Sound Healing: Everything You Need to Know

Sound Healing might appear on the surface as a recent wellness trend, but its origins can be traced back for many years. From drumbeats and chanting in ancient Egypt, to singing bowls in Nepal, Tibet and India and indigenous Australians who used ancient didgeridoos - sound has been used throughout the ages in many forms to aid relaxation.

Just like music can evoke different emotions and feelings - sound therapy practitioners use tonal frequencies to bring the body into an aligned vibrational state of balance and harmony.

Sound healing is now widely available in spas, yoga studios and at retreat locations - but if you’ve yet to give it a try, we’ve created a micro 1 minute session that you can return to whenever you feel called. 

As part of our month of micro rituals we’ve partnered with Manchester-based sound therapist Sabira Jade to bring you a mini sound healing meditation to try at home with headphones.  



How does it work?

During a session which can last anywhere from 20 minutes to 90 minutes, you’ll typically be invited to lie down on a yoga mat, perhaps with the option to place a weighted eye mask on and a blanket, and simply listen as a practitioner plays a variety of instruments while you "bathe" in the soothing sounds and vibrations (why it’s also referred to as a sound bath.)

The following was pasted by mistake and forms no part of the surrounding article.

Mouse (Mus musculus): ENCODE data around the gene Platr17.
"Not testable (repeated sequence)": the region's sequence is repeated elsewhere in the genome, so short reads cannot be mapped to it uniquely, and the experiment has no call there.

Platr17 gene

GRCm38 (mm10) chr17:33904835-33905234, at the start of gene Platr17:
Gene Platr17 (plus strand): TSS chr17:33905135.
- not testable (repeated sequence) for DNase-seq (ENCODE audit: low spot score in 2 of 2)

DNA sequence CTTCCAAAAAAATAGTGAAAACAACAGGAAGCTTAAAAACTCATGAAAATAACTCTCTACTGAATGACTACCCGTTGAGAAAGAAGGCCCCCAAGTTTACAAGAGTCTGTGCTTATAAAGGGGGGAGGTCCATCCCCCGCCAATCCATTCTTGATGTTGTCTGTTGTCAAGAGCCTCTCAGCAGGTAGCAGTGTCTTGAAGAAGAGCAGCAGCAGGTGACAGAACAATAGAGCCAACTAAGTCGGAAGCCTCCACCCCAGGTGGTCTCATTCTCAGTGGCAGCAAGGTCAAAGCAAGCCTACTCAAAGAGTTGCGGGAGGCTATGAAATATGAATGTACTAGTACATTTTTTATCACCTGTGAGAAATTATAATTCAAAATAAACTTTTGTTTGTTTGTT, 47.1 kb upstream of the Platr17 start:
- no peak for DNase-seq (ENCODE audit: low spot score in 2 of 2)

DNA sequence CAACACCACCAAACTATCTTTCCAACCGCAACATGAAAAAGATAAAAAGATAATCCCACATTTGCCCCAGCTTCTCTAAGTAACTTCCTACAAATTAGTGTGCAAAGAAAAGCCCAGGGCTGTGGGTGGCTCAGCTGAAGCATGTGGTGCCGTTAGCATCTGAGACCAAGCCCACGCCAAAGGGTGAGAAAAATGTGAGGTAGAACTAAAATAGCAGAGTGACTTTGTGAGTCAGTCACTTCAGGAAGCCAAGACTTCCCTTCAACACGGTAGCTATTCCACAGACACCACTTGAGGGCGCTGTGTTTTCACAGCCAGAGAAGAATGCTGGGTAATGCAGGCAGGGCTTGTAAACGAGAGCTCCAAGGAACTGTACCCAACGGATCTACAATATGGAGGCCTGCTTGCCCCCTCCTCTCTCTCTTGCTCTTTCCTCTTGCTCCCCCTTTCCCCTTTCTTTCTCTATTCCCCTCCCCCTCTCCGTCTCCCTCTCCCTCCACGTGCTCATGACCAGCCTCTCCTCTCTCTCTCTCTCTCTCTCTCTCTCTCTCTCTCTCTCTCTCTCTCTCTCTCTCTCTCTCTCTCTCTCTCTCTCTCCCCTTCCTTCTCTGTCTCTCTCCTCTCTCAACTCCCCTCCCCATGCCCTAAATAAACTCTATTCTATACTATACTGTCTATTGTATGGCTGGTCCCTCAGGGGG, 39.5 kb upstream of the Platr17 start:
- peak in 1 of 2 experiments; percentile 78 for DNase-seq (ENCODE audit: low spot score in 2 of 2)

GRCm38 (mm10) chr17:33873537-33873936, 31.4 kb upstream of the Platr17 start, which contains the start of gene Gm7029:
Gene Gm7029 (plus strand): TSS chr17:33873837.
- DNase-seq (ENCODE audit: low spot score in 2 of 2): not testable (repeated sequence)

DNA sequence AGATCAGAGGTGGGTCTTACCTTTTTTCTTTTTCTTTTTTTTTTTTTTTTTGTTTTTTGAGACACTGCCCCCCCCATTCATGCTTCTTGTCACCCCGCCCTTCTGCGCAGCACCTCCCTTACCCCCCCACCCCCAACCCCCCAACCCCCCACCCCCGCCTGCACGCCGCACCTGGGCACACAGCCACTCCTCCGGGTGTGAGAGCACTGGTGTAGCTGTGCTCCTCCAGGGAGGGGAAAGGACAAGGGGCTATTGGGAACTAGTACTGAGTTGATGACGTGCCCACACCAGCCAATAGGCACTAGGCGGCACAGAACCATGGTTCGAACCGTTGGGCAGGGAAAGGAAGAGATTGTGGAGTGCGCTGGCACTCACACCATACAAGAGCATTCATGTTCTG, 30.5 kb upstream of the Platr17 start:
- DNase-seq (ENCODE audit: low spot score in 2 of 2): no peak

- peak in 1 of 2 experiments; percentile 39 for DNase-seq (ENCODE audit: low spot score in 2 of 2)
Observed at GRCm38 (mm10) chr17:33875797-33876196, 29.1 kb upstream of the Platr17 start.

A sound bath may consist of a variety of instruments including gongs, tuning forks, crystal or Tibetan singing bowls and voice. Whatever combinations of sounds used - the intention is the same. To create a variety of vibrations and frequencies to put you into a deep state of meditation. And it’s during this state that healing can be facilitated. 

What are the Benefits

Sound healing is a holistic and passive experience. All you need to do is relax while the practitioner leads the session. Although you are passive in the experience - the benefits are far reaching: sound healing can help you feel more relaxed, more rested, reduce feelings of stress and anxiety and improve your sleep. 

During relaxation a shift occurs within the body. The brain moves from a beta-dominant brainwave state – this is when we’re concentrating, focused or feeling ‘wired’ – to a restful and calmer alpha-dominant brainwave state. In other words we move into the parasympathetic nervous system - the part of our nervous system that is responsible for rest and digest - which activates the body’s own self-healing.

Anything Else I Should Know?

Some people report feeling the release of stuck energy during a sound healing. Think of it as "energetic deep tissue massage" that leaves you feeling balanced and renewed. Like with other forms of energy work you may experience sensations in the body such as tingling or feelings of warmness or coolness. If this happens try not to get attached to the sensation but simply notice and bring your awareness back to your breath.

What Next?

Don’t forget sound healing is all around us. Lucky enough to live close to a woodland, hiking trail or park? Take a moment to actively listen to the birds, the rustling leaves or sounds of water.

Alternatively, we have a number of sound healing playlists on our Spotify page - perfect for an extended Savasana after your yoga practice. 

A quick google search should bring up local sound healing events and sessions close to you. 

However, If you live in Manchester, the wonderful Sabira Jade is running a variety of sound healing and yoga day retreats and sessions from January to March 2023 - you can find out more and book tickets here, in addition she hosts regular sound healing workshops that come highly recommended in Chorlton.